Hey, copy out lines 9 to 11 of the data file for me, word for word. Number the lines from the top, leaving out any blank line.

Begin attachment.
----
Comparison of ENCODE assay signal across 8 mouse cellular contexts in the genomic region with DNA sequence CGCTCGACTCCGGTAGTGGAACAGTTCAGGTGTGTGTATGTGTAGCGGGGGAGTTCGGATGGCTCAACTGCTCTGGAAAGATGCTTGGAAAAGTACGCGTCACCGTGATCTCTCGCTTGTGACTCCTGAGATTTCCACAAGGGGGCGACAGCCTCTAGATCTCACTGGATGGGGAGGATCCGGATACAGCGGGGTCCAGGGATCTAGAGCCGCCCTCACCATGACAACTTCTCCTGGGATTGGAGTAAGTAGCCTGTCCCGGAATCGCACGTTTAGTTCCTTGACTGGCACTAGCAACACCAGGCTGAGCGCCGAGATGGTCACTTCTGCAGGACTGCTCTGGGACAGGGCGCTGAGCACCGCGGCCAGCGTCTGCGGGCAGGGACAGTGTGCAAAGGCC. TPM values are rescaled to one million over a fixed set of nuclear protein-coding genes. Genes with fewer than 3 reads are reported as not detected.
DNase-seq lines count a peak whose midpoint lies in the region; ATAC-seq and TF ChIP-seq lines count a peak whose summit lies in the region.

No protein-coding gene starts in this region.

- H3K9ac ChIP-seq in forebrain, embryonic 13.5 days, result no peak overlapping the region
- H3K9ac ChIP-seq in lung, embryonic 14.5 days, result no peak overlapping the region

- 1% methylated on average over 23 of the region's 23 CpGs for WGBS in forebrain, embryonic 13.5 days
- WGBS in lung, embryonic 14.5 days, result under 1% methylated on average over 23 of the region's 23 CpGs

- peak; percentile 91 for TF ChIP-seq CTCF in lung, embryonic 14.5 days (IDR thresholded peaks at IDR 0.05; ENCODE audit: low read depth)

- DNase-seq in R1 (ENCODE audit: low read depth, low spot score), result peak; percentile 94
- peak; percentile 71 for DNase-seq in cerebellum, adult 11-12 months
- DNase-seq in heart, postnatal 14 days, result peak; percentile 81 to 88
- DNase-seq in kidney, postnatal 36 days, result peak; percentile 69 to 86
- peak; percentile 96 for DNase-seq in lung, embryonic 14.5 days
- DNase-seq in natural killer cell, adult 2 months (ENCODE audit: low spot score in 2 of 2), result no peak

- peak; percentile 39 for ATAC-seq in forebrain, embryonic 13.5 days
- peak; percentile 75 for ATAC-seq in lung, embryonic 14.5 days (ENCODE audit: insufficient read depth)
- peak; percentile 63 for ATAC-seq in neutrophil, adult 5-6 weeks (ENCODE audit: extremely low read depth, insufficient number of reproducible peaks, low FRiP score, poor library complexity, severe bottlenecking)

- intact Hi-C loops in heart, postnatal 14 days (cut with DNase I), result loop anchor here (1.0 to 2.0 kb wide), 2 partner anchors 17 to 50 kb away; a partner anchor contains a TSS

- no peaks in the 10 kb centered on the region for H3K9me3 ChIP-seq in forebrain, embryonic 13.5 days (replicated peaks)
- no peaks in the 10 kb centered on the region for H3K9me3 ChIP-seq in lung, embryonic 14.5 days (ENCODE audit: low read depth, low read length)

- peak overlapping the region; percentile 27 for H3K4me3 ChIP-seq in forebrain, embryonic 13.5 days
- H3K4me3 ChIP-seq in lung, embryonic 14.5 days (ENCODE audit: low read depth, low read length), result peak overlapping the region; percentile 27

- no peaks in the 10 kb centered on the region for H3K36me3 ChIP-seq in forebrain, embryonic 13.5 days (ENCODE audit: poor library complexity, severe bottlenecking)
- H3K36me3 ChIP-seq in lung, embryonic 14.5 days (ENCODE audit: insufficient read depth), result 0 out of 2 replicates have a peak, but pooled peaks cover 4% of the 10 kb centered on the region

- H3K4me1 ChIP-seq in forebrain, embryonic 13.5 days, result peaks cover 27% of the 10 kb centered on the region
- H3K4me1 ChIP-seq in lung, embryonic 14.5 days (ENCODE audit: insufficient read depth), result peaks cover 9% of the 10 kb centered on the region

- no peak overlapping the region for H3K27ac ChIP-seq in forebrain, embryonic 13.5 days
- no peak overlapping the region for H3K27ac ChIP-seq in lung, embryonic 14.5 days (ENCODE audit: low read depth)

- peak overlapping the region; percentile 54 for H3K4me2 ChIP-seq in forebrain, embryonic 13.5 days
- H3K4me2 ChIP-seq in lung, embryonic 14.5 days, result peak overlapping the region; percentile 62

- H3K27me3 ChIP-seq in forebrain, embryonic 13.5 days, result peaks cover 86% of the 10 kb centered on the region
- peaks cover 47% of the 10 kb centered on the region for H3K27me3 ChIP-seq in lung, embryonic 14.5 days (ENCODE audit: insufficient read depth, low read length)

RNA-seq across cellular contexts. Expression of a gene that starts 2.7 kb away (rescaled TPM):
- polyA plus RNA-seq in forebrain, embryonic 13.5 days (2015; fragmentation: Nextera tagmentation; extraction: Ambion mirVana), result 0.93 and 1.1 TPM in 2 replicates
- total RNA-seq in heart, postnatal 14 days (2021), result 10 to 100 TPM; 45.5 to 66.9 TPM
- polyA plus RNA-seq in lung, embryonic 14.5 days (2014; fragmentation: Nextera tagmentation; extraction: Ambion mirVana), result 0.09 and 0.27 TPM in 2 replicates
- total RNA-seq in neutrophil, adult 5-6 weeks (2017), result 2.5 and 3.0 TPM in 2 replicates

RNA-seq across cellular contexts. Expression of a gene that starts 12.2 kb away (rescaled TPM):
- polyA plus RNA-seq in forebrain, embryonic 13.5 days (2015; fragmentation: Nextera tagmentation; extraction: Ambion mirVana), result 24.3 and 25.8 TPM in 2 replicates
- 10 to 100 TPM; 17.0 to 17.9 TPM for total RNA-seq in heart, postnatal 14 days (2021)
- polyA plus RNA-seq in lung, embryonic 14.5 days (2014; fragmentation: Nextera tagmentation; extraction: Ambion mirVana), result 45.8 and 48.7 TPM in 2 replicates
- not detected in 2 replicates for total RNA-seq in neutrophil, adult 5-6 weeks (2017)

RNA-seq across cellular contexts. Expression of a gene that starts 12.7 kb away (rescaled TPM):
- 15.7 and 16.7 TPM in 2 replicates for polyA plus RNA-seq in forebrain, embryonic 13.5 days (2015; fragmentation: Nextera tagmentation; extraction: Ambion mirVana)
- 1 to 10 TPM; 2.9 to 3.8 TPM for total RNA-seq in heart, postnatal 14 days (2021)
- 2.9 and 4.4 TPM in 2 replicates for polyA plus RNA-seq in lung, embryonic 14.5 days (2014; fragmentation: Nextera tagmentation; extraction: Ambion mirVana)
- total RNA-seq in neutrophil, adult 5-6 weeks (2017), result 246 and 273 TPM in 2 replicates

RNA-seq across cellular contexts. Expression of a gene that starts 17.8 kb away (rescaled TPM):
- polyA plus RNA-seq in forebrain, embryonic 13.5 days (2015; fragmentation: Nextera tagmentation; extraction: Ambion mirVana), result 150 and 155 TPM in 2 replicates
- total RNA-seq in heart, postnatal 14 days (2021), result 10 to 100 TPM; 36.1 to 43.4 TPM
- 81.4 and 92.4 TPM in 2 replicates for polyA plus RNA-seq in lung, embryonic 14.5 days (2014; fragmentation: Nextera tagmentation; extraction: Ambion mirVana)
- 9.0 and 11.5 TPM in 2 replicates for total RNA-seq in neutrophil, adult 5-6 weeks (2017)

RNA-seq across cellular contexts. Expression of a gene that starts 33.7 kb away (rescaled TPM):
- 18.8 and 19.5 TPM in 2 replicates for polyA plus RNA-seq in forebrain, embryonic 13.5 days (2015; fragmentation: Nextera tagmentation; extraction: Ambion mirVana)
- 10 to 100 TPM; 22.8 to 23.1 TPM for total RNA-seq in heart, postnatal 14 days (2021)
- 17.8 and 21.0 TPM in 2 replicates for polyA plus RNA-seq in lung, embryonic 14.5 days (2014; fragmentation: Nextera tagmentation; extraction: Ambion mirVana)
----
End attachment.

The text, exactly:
- DNase-seq in R1 (ENCODE audit: low read depth, low spot score), result peak; percentile 94
- peak; percentile 71 for DNase-seq in cerebellum, adult 11-12 months
- DNase-seq in heart, postnatal 14 days, result peak; percentile 81 to 88